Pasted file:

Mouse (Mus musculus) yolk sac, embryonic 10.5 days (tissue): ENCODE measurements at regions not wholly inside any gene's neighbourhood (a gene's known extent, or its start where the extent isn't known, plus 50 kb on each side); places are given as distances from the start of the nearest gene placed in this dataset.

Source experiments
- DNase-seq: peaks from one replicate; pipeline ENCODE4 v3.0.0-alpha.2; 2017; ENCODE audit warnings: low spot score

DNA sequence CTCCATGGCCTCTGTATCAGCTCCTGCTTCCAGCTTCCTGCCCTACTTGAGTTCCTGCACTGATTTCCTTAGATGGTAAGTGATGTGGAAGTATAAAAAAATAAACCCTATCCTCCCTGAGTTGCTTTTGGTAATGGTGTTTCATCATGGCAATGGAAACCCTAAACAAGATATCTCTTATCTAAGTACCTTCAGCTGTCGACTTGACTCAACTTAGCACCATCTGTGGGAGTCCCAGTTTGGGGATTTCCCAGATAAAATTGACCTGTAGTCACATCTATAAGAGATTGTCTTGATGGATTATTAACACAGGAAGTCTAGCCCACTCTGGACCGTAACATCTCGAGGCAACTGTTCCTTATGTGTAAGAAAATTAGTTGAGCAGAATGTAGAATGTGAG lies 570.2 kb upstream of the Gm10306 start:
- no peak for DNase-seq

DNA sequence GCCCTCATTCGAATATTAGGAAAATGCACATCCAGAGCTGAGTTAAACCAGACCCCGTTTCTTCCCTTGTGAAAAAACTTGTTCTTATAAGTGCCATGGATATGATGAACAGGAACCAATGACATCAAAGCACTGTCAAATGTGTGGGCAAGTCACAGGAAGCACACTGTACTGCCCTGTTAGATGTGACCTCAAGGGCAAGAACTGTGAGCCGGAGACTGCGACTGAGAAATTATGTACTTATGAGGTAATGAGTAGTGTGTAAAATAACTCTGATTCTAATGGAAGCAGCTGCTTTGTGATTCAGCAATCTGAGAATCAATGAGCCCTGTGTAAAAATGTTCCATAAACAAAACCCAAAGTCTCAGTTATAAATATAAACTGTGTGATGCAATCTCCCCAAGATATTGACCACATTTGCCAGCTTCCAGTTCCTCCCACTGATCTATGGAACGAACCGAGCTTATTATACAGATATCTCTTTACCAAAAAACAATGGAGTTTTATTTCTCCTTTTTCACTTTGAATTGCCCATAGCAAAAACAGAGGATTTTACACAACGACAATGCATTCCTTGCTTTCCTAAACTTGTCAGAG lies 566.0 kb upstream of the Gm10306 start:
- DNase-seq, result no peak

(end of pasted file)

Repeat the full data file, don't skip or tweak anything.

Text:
Mouse (Mus musculus) yolk sac, embryonic 10.5 days (tissue): ENCODE measurements at regions not wholly inside any gene's neighbourhood (a gene's known extent, or its start where the extent isn't known, plus 50 kb on each side); places are given as distances from the start of the nearest gene placed in this dataset.

Source experiments
- DNase-seq: peaks from one replicate; pipeline ENCODE4 v3.0.0-alpha.2; 2017; ENCODE audit warnings: low spot score

DNA sequence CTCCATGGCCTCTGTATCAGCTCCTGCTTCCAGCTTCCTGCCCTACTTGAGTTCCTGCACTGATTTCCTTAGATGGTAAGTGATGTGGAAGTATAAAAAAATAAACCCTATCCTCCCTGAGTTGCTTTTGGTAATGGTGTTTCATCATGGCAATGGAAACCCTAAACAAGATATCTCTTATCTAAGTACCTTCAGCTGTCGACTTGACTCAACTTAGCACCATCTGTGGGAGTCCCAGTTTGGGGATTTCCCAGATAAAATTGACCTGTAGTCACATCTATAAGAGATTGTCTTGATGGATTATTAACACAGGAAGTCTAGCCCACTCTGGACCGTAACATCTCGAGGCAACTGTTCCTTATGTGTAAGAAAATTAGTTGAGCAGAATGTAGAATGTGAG lies 570.2 kb upstream of the Gm10306 start:
- no peak for DNase-seq

DNA sequence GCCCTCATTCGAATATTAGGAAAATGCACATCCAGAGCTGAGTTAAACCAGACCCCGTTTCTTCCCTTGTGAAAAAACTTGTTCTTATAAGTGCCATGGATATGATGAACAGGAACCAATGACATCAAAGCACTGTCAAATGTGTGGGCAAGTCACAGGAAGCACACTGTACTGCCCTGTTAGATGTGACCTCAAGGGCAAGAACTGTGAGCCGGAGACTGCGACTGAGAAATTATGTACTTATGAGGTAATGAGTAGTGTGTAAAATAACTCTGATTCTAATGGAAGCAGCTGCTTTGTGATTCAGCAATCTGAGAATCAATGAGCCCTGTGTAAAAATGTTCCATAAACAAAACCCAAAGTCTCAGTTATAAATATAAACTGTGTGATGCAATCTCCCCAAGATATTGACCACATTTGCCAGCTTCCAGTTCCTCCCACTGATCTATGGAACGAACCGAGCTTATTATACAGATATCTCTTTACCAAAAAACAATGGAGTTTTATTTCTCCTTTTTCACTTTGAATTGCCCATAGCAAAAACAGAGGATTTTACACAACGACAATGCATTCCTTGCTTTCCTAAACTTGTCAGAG lies 566.0 kb upstream of the Gm10306 start:
- DNase-seq, result no peak